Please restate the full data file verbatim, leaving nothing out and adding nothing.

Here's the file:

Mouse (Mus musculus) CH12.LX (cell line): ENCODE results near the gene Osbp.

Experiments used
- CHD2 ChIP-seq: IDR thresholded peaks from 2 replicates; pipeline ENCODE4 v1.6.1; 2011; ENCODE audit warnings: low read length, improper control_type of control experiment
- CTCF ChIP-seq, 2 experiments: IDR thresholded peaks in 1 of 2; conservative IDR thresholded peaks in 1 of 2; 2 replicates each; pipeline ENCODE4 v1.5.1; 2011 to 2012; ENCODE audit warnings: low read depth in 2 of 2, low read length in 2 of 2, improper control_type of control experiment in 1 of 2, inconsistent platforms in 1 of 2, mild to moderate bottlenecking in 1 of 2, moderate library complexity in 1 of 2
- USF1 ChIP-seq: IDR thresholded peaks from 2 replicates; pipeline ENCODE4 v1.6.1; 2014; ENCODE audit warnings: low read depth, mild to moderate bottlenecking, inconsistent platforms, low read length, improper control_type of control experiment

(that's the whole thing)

Mouse (Mus musculus) CH12.LX (cell line): ENCODE results near the gene Osbp.

Experiments used
- CHD2 ChIP-seq: IDR thresholded peaks from 2 replicates; pipeline ENCODE4 v1.6.1; 2011; ENCODE audit warnings: low read length, improper control_type of control experiment
- CTCF ChIP-seq, 2 experiments: IDR thresholded peaks in 1 of 2; conservative IDR thresholded peaks in 1 of 2; 2 replicates each; pipeline ENCODE4 v1.5.1; 2011 to 2012; ENCODE audit warnings: low read depth in 2 of 2, low read length in 2 of 2, improper control_type of control experiment in 1 of 2, inconsistent platforms in 1 of 2, mild to moderate bottlenecking in 1 of 2, moderate library complexity in 1 of 2
- USF1 ChIP-seq: IDR thresholded peaks from 2 replicates; pipeline ENCODE4 v1.6.1; 2014; ENCODE audit warnings: low read depth, mild to moderate bottlenecking, inconsistent platforms, low read length, improper control_type of control experiment